The classroom is where neuroscience meets the road.
As educators, we spend hours planning, observing, adapting, collaborating, innovating, and, in the end, we hope facilitating learning in the small children in our charge. We research best practices. We follow scientific studies on brain development. And despite what your other adult friends at cocktail parties may think, it is not all about glue, scissors and babysitting. We keep a keen eye on neuroscience, because really, the classroom is where neuroscience meets the road.
Promoting the greater policy – play.
So how do we help promote the greater policy of play based education? How do we help parents see the value in play? Especially, parents who are bombarded with early academic messages (apps, commercials, playground bench bragging, YouTube links). Parents, I believe, want what we all want - the best for their child. It's a hectic life being a parent of a preschooler. Throw in 2 or 3 other children with a demanding schedule, jobs, illnesses, skinned knees, when would anyone have time to research child development issues?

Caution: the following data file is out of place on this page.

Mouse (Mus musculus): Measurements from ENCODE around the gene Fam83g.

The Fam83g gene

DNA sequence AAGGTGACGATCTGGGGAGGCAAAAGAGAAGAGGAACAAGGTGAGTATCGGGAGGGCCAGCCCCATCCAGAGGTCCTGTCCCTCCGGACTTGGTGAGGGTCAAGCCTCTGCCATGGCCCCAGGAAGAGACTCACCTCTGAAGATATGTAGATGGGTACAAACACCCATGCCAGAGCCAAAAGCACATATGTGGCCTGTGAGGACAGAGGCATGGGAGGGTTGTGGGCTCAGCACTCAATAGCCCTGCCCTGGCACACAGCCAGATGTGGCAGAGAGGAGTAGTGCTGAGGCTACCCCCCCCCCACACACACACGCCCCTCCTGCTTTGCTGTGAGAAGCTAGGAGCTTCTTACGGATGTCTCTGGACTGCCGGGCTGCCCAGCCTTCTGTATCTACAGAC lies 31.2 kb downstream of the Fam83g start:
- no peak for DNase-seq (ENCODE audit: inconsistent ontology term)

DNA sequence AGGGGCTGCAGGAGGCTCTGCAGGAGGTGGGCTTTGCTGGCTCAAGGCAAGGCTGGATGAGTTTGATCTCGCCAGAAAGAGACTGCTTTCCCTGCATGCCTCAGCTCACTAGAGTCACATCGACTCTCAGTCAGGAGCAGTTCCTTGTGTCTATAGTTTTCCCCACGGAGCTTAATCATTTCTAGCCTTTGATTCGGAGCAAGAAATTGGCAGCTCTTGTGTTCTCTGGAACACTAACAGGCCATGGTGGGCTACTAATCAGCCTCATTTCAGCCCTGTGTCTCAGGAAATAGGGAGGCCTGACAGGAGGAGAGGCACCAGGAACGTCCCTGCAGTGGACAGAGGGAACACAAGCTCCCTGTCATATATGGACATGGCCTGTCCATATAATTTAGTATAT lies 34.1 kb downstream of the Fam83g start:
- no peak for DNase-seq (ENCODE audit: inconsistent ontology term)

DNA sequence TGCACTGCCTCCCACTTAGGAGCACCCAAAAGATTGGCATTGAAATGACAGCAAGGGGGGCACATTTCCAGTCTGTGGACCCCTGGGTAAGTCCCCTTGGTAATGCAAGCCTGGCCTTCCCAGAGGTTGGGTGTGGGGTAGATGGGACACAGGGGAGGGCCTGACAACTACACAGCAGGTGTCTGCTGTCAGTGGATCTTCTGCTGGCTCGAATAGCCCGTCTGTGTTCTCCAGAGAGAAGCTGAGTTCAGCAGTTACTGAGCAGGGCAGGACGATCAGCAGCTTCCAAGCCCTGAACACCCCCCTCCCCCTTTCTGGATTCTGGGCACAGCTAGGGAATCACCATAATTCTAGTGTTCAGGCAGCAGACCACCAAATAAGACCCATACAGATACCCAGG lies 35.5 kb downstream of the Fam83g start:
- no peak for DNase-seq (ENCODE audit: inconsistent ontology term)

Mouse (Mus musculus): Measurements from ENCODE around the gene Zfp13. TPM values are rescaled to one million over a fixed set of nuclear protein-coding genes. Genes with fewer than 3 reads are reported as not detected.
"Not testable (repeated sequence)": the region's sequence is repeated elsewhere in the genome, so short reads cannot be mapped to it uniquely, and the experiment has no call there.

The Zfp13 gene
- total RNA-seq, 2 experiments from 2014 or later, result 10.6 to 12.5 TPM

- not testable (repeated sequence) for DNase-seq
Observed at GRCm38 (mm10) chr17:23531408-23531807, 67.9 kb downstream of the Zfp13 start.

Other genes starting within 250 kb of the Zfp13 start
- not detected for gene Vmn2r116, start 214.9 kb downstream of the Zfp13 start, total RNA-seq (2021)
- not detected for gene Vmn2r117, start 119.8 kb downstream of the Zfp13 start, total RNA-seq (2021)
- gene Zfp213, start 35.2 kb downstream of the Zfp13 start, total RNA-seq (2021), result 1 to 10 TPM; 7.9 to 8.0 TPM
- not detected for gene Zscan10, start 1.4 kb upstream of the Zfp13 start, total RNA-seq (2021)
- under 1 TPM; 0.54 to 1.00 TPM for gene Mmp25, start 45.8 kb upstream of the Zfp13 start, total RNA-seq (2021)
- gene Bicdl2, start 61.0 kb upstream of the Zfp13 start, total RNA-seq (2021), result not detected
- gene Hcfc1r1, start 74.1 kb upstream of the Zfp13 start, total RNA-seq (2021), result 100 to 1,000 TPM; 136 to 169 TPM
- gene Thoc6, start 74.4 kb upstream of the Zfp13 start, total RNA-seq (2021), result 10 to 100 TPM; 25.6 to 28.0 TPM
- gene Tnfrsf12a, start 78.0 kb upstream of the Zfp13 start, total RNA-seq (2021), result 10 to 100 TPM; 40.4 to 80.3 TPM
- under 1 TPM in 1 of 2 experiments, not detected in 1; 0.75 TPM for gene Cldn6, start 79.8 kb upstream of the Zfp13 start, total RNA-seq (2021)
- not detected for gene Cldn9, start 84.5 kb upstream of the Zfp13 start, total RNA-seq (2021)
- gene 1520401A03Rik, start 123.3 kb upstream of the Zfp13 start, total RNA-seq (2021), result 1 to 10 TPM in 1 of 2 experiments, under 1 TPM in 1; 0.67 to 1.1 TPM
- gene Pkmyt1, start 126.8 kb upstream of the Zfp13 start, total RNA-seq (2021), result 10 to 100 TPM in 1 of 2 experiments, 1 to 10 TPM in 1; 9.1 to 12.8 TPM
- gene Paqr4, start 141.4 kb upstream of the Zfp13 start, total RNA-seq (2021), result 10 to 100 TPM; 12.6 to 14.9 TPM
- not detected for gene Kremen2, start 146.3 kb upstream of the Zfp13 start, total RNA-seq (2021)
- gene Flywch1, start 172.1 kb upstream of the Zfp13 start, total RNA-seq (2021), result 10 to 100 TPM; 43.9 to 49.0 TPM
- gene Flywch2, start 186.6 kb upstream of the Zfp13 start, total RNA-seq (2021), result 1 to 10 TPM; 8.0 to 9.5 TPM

Put the research in the parents’ hands.
That is where educators step in. Stop judging the parents and start giving them a boost up. Put the research in their hands. So when you hear: My child just loves worksheets or the parents want an art product at the end of the day or look at this great app for tracing letters on the iPad or we do flashcards every night - be armed with research. We are in an age of information. Everyone wants it, so hand it over.
Peter Gray, Ph.D. – The Play Researcher.
This month, Psychology Today, has done the work for you. Peter Gray, Ph.D., gives educators just what they need to educate parents. His article, Early Academic Training Produces Long-Term Harm, http://bit.ly/1csrMzx highlights not only highlights the immediate benefits of play based learning, but also the long term harm of a purely academic early childhood approach. Practioners see how play based education works, the results it garners, the deep, long lasting learning experienced. Peter Gray gives you the scientific research to back it up.
So, take a moment. Look at what is happening in your classroom. If you can’t explain the science behind your educational philosophy, be curious. Dig deep. And then pass it on to the parents. They need a break.